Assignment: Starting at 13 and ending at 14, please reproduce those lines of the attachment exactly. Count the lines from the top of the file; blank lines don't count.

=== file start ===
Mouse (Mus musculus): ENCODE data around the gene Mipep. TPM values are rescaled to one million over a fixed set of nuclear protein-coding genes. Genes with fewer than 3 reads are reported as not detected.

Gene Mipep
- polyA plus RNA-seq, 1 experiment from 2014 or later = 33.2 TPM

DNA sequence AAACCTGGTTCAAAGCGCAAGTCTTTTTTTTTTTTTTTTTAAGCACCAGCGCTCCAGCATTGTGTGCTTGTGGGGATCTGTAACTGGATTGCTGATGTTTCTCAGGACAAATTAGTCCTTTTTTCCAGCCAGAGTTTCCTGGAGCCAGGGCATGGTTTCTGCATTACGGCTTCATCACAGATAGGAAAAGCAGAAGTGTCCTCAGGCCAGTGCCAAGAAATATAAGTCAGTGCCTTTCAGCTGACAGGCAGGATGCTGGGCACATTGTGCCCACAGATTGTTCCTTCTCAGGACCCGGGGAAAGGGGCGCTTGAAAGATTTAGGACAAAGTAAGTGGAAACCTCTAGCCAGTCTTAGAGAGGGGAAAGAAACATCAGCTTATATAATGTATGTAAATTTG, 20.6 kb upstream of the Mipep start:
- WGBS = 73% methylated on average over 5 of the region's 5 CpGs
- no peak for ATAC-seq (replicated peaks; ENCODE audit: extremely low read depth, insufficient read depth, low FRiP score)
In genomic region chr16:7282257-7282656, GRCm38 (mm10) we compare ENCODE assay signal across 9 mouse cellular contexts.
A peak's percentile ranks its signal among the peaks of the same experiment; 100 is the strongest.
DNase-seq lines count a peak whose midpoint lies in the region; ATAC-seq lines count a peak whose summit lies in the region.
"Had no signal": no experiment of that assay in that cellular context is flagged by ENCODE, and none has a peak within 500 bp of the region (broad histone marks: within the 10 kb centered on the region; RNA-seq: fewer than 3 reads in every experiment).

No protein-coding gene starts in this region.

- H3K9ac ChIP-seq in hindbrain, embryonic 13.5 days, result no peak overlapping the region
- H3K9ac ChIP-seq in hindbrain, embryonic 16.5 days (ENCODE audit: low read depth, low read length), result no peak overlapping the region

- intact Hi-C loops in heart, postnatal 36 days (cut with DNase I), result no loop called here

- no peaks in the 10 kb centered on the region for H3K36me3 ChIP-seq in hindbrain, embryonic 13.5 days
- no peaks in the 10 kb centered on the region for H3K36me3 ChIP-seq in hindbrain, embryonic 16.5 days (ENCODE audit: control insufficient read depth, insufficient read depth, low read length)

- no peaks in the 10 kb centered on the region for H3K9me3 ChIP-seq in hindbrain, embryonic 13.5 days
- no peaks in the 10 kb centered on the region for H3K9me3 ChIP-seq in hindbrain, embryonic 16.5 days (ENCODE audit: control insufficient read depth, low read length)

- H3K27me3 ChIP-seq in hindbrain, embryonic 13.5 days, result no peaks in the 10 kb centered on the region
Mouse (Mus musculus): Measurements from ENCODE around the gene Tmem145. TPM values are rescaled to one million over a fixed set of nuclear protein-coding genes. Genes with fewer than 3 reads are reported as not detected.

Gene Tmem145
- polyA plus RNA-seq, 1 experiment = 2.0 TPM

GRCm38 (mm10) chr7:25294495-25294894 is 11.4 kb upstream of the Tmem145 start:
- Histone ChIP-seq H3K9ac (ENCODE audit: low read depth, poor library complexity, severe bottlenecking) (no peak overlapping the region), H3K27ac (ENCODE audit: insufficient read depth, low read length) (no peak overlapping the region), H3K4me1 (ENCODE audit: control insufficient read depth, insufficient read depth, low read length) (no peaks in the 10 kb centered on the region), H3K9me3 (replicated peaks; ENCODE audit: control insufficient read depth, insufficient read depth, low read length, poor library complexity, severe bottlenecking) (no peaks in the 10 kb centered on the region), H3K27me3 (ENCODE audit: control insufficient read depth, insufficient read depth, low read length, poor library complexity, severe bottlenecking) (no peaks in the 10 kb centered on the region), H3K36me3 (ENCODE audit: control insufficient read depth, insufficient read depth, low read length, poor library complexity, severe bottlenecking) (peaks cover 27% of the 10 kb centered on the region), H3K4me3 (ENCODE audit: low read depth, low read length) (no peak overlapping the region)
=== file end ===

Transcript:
- H3K9ac ChIP-seq in hindbrain, embryonic 16.5 days (ENCODE audit: low read depth, low read length), result no peak overlapping the region

- intact Hi-C loops in heart, postnatal 36 days (cut with DNase I), result no loop called here